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    1. There is really nothing to be worried about, lots of people fly with their babies and toddlers no problem. I am a nervous flyer so I can fully empathise with being worried about flying, but if you prepare well having your baby with you isn't too bad :)

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  14. I have never flown with my babies but you have given people some great tips, I can see them being very helpful for them. I admire you traveling so much with her.

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    1. Thanks :) I don't really have much choice in the matter - part of my family lives outside UK so if I want to see them and my daughter to get to know her heritage I have to travel. But it is not too bad as we love going there :)

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  15. Perfect tips for flying with a baby. My Son and Daughter who are now 1 and 3 have done 8 flights between them, between 3 and 9 hours long. Your first tip, is really important along with planning ahead. If everything is organised and all eventualities planned for, there's no reason why it can't be easy flying with babies can't be easy :) x

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    1. You've had quite a lot of experience too! All my flights are quite short, 2-3hours, 9 hours would be pretty tiresome. But manageable definitely if you just chill :) Much of it is just good organisation and not trying to do too much, just the necessary bits :)

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  16. I've flew alone with my first son a lot of times between Germany and Ireland and then with him as a two year old and his baby brother. I definitely agree that a carrier is the way to go for babies. As for travelling with a toddler and a baby, I found having the baby in the carrier and the toddler in a fully collapsable pushchair worked really well.
    Breastfeeding during start and landing worked fine. The baby has to be on your lap with his own seatbelt on (attached to yours) but you can turn him to feed him. It really helps the baby deal with the air pressure. I have flown with Ryanair, Lufthansa, Air France and Aer Lingus. All of them allowed me feed during start and landing.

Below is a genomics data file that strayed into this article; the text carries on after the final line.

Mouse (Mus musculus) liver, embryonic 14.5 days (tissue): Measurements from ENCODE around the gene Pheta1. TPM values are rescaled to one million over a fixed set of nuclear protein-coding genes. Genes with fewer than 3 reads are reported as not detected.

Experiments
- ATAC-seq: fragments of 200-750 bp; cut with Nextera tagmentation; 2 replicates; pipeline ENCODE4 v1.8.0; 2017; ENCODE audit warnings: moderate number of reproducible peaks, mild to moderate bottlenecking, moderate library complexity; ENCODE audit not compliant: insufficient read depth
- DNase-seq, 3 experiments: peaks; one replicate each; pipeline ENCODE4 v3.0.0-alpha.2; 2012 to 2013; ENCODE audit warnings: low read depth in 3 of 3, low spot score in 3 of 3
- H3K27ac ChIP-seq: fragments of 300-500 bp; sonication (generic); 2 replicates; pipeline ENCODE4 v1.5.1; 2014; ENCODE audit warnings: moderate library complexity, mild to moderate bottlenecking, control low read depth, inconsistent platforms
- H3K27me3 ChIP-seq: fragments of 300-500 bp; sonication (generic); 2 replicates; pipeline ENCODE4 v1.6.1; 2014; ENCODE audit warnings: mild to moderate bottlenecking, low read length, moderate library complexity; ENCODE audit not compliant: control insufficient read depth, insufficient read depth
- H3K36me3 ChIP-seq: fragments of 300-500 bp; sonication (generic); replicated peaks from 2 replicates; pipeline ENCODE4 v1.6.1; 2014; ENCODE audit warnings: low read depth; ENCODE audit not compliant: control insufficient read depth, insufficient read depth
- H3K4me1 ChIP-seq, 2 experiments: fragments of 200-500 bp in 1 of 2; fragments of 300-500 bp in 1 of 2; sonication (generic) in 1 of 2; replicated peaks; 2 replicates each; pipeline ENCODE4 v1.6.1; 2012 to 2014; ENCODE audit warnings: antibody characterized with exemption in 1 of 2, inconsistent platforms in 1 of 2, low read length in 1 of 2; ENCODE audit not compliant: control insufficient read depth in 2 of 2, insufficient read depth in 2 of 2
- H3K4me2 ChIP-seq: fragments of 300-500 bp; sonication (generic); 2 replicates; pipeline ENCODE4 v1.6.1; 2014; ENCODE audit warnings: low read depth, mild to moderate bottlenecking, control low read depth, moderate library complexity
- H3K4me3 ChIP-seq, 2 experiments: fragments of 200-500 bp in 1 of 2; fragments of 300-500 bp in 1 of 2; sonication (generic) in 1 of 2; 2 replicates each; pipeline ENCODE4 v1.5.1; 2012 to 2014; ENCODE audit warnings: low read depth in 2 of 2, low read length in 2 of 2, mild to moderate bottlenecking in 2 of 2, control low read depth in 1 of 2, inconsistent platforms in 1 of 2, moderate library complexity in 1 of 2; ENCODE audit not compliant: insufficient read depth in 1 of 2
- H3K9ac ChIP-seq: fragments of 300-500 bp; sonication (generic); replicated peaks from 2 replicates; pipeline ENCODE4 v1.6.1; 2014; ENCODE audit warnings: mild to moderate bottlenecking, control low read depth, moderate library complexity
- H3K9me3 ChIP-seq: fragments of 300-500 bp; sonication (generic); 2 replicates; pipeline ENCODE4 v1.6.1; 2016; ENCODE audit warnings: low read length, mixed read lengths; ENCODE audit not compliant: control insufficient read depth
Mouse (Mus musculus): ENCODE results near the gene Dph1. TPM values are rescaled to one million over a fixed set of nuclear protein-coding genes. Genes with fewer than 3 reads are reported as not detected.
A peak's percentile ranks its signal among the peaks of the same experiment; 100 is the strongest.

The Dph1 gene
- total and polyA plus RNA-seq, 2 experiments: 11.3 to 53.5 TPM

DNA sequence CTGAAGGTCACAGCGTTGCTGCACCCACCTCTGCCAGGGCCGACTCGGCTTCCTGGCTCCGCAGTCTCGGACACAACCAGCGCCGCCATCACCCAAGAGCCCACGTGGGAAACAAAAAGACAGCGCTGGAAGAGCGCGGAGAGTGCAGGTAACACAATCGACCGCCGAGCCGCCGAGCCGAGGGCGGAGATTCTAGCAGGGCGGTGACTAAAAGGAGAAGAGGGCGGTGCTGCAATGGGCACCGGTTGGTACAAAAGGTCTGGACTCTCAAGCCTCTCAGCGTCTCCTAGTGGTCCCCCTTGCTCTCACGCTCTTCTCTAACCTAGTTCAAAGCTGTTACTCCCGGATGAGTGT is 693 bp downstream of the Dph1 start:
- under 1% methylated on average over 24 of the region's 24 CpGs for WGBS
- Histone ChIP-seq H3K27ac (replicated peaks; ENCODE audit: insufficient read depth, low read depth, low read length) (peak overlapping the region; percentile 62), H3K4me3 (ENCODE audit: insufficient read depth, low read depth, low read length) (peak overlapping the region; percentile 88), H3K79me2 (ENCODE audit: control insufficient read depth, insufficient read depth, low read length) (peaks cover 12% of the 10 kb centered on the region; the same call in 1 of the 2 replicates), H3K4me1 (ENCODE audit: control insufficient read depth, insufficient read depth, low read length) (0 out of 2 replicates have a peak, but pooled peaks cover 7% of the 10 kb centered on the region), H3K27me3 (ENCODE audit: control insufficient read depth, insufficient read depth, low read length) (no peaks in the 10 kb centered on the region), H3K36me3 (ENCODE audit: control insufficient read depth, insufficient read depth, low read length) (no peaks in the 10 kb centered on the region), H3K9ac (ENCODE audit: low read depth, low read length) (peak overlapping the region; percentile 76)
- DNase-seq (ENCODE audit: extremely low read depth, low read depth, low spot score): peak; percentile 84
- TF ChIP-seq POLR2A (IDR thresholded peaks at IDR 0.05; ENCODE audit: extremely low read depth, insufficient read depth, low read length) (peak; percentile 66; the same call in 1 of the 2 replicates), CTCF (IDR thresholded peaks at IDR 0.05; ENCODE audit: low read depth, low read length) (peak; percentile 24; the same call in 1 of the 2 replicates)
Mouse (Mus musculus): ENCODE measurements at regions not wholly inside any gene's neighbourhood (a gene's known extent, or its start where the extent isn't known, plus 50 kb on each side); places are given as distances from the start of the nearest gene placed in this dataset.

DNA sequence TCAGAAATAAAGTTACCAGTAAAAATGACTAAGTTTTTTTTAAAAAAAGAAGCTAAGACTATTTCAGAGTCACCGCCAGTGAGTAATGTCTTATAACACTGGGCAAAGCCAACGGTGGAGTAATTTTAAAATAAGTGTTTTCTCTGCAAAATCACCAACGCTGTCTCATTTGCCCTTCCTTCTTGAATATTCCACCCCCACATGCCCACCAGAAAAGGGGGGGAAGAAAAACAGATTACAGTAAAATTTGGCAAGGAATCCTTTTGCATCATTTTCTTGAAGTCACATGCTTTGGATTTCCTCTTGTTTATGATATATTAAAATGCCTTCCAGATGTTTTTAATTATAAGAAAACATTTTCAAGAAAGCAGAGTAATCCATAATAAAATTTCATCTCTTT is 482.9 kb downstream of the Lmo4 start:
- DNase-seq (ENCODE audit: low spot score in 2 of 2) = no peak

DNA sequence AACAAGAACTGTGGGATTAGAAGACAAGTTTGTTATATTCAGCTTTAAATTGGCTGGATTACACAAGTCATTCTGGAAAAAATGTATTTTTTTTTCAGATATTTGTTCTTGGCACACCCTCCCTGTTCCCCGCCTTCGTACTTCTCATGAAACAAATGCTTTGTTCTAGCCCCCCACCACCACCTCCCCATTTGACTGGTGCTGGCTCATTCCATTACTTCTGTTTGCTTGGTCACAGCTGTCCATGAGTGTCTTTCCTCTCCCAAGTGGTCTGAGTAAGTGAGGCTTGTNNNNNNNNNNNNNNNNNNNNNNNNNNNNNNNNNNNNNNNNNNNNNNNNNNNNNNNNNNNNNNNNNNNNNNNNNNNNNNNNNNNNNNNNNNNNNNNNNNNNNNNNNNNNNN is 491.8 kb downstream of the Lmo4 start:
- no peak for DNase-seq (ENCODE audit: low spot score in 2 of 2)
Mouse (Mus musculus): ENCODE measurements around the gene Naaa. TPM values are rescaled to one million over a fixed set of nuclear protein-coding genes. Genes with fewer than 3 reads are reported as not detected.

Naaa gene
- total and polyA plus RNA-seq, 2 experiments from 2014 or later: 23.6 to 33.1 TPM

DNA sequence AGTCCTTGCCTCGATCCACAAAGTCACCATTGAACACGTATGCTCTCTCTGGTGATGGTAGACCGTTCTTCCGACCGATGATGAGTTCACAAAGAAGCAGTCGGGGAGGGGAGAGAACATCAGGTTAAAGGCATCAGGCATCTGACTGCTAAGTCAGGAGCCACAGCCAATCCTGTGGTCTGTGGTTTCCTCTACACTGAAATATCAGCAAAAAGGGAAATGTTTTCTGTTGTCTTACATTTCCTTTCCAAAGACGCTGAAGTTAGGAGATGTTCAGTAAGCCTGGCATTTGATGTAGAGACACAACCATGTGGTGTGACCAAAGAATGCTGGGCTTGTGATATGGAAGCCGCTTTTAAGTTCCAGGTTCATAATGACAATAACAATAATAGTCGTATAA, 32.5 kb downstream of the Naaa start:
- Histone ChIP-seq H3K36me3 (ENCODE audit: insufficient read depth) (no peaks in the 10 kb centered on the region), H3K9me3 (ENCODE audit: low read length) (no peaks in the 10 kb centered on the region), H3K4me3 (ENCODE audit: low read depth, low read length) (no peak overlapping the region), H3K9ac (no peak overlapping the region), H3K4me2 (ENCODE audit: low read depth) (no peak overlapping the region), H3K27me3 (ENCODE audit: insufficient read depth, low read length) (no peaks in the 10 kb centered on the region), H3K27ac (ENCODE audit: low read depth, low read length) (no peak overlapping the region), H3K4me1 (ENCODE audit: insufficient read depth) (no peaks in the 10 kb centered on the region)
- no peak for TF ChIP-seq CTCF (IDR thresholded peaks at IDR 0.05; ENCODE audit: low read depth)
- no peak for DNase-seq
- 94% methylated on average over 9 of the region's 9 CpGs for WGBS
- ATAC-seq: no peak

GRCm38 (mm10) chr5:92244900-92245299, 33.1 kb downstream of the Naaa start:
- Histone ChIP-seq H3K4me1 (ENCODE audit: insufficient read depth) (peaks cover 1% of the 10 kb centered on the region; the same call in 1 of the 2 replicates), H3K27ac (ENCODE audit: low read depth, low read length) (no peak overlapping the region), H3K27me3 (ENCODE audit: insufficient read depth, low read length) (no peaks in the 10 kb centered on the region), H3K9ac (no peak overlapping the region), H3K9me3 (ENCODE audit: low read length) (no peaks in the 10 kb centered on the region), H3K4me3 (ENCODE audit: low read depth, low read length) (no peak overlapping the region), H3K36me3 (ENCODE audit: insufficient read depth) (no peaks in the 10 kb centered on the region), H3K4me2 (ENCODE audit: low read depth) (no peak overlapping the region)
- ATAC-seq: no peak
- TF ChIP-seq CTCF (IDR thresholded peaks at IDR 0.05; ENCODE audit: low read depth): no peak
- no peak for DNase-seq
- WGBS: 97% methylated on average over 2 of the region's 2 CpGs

At least once I was asked to taste the baby food that I was bringing on board.
    For any first time flyers your tips are great.
    #brilliantblogposts
    Fionnuala from www.threesonslater.blogspot.com

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    1. Thanks for these tips - I've seen other people use that combo of a pushchair and a carrier for the baby, and it does seem like it would work well. Knackering though I bet, taking care of a toddler and a baby on a flight... Very impressive :)

      Many people commented here that they have breasfed during takeoff and landing so it obviously can be done then :) Maybe I am just awkward but it just didn't seem feasible to me. My lil one was a difficult eater so I tried to avoid it on planes if I could anyway.

      Thanks for these tips, they are a great addition to this post :)

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  17. Great tips. I have a flight coming up with my youngest. She will be five months old then and it's just a short one so the only thing I'm really worrying about is her ears popping. We'll be taking boob, bottle and dummy! :)

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    1. I found a dummy was really useful when my baby was little :) Good luck on your flight, I am sure it will go well :)